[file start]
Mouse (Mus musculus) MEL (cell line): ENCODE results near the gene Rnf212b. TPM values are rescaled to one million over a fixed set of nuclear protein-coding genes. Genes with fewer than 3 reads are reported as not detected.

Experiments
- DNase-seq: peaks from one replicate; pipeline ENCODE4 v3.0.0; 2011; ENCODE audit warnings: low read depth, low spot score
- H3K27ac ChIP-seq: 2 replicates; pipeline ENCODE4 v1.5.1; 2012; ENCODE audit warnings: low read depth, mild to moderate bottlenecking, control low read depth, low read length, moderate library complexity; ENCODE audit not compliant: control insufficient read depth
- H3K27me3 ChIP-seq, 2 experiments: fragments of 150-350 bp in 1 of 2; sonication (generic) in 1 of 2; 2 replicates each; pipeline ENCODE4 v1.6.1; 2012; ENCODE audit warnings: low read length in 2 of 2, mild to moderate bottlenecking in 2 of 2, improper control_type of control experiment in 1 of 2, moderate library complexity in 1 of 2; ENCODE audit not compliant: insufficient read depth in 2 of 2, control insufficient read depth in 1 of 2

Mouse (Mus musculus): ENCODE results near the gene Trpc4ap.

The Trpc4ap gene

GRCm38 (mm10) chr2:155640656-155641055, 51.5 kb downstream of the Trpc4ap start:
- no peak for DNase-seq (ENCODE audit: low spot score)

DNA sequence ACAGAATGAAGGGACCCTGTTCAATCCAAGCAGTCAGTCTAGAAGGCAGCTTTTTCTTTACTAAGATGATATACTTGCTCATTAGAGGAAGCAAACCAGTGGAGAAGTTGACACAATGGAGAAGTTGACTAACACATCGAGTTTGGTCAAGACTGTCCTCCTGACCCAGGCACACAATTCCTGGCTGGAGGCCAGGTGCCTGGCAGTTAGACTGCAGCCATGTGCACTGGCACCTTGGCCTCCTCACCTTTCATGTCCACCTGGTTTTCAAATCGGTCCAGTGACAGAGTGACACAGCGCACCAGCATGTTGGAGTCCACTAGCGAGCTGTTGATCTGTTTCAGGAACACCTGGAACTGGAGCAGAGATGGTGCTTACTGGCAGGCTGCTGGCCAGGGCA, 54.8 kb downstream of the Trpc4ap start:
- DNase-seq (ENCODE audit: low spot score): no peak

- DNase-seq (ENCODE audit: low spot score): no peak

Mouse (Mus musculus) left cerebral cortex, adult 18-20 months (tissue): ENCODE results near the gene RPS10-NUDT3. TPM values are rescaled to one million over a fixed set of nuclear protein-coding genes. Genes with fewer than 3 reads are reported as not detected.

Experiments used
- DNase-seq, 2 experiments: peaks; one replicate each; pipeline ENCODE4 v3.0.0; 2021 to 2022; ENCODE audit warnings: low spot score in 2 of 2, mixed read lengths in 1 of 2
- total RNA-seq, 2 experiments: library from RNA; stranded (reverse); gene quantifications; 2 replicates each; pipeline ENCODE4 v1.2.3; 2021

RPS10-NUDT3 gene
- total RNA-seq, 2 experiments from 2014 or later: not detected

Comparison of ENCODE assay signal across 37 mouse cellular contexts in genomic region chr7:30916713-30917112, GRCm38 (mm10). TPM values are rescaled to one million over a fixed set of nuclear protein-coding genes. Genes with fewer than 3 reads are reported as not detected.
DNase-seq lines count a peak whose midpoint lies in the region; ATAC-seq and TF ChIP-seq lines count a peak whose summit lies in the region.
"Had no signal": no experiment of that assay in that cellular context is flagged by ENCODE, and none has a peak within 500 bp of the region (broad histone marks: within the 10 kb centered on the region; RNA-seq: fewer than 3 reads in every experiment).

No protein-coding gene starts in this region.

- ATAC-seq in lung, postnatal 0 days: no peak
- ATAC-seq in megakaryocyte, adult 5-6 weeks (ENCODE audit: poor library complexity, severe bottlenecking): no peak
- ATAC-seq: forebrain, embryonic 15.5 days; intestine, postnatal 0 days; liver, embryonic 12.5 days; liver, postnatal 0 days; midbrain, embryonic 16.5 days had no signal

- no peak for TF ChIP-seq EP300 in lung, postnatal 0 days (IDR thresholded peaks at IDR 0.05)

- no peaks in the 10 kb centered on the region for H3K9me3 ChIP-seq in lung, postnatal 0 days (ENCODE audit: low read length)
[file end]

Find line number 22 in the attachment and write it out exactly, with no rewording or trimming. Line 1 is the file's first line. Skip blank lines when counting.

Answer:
No protein-coding gene starts in this region.